The weather finally cooperated this year so we could plan on going to Waco, TX, which is a city I have been wanting to visit. Following US 77, then I-35 we arrived at I-35 RV Park for three nights. The next day took us into Waco to HGTV's Chip & Joanna Gaines Silos. This couple of Fixer Upper fame have done a beautiful job of revitalizing a block in downtown Waco with their Silos Bakery, Magnolia Market, Feed & Supply store, food carts and a large play area for families to play and picnic. The bakery is a refurbished old structure/office at the Silos and offers, cinnamon rolls, cookies and cupcakes that are all exceptionally good. The Magnolia Market is two floors of a shopper's dream. Fun to browse. The Feed and Supply store provides seeds and supplies for your garden needs and has beautiful flower and herb gardens to welcome you. Quite the place to visit and a dream come true for me.
About a mile from here is Clint & Kelly Harp's Design studio/shop. A cute shop that will likely be featured on their up and coming Wood Work show on HGTV.
Waco is home to Baylor University and besides the beautiful campus, their sports facilities for both men and women were quite impressive. Texas does take their sports seriously.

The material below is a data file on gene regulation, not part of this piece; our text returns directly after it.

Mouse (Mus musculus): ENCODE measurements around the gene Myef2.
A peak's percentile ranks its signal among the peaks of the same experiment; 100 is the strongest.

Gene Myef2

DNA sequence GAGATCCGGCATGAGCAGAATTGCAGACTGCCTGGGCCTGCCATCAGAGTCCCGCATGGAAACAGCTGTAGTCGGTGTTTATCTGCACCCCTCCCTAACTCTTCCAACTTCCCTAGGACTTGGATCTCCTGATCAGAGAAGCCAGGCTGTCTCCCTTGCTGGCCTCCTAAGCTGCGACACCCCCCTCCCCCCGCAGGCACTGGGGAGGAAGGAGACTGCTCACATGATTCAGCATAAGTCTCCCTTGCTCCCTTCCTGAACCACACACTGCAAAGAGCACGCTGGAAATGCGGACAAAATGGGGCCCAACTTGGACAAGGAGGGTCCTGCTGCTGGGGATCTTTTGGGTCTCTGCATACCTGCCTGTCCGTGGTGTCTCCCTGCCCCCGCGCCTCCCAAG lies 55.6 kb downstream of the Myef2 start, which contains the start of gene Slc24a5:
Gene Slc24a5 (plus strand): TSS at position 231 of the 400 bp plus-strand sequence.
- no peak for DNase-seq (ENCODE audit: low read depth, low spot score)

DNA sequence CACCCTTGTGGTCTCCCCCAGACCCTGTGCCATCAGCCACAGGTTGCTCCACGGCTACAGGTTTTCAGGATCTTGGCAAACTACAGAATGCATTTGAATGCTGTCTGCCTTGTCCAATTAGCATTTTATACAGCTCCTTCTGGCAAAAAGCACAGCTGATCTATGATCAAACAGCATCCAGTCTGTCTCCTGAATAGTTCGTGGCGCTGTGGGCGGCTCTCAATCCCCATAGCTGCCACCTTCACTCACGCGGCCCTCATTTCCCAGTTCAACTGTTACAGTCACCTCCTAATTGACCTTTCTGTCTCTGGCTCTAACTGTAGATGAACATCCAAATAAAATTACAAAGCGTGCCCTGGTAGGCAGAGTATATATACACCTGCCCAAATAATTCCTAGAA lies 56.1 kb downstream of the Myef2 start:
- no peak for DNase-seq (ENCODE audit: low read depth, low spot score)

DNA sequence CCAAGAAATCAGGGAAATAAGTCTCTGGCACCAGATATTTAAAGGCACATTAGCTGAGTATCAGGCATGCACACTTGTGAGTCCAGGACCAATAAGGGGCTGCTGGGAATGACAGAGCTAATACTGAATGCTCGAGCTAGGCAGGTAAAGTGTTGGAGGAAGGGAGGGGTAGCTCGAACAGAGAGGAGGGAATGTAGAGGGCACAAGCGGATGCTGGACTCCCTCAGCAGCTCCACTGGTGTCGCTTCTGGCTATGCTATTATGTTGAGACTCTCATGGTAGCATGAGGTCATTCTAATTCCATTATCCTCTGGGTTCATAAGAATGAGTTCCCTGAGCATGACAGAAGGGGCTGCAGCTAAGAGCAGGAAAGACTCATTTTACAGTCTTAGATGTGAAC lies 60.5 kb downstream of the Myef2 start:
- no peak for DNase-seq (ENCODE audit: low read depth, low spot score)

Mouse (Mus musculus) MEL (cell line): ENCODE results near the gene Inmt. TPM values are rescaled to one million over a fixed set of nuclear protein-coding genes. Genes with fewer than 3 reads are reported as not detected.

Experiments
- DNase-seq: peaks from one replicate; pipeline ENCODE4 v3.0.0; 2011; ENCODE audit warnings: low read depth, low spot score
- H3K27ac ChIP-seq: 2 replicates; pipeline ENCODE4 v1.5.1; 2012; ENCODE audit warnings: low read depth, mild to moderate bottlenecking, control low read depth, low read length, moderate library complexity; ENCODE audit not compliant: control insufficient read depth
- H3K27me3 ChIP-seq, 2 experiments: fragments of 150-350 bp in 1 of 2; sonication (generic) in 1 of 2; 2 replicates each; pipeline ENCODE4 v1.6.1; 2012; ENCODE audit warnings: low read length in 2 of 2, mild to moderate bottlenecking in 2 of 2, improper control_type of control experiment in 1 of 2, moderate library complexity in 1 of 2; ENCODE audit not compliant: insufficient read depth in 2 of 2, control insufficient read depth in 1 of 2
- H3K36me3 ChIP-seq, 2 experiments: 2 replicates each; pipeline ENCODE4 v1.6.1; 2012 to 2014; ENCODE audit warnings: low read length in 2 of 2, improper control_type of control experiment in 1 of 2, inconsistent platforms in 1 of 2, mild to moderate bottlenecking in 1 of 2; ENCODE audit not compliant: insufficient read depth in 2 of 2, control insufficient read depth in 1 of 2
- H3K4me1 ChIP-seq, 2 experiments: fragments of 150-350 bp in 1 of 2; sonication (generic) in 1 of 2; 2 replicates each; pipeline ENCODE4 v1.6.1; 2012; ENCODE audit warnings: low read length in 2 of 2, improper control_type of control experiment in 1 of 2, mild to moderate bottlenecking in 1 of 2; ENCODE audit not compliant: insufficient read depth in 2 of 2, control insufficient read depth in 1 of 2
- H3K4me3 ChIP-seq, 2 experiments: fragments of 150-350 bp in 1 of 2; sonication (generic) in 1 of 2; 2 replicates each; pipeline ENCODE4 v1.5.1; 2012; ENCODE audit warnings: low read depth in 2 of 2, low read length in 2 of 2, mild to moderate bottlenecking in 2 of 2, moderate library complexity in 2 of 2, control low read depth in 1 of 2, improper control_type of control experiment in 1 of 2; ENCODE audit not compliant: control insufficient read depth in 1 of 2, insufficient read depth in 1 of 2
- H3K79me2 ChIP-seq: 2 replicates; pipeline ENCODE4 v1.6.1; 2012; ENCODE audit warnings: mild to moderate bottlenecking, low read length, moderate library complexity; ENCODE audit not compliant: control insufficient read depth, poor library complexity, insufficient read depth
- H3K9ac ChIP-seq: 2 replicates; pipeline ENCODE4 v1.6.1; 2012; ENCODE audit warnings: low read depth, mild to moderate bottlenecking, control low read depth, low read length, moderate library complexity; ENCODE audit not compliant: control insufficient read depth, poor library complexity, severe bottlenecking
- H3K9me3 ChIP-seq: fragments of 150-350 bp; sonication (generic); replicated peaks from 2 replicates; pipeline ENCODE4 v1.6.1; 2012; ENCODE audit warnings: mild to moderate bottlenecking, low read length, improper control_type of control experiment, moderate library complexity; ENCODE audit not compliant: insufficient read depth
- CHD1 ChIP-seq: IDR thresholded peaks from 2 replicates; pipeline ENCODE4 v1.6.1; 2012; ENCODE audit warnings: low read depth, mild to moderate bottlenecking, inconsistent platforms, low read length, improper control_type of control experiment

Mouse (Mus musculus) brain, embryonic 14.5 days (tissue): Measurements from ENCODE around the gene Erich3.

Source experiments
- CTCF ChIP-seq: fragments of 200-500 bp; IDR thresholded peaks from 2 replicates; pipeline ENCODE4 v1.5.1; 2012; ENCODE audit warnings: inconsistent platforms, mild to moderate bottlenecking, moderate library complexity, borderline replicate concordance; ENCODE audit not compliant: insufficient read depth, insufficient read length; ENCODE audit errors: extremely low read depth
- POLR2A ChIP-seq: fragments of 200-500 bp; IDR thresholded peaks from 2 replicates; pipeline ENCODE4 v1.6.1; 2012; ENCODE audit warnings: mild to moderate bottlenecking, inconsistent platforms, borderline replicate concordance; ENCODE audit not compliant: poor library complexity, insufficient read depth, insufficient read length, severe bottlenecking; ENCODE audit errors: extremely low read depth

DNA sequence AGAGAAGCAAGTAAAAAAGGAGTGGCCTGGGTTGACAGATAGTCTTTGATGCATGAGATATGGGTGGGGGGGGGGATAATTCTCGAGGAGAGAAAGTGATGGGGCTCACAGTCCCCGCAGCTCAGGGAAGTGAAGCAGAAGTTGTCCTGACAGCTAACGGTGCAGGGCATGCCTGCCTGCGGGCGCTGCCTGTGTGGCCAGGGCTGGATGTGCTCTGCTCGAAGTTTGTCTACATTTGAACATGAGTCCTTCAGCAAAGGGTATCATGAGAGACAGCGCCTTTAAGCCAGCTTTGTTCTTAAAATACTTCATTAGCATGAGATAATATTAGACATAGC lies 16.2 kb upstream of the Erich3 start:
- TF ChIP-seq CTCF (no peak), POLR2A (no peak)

This is also home to the creation and bottling of Dr. Pepper in the late 1890's. The original building still stands and is now a museum as Dr. Pepper is no longer bottled here. This is just in the next block from Magnolia.
The Brazos River boasts a very nice and long "river walk". This area of University Park along the river is the sight where cowboys use to drive cattle across this river. Cattle drives and cotton were what gave Waco it's beginnings.
Our last day in Waco led us to discover a new National Monument at near Waco Lake called Mammoth National Monument. Here they have found 24 fossils of the Columbia mammoth, a smaller version of the wooly mammoth, but still about 14 feet tall. The city of Waco use to have this site and ran out of funds to continue excavation so digging stopped in 2001. Now the National Parks have taken it over and they hope to start digging again in a couple of years as every soil core sample they took shows fossils of some type in them. Fascinating place. When they start digging again you can volunteer to dig here.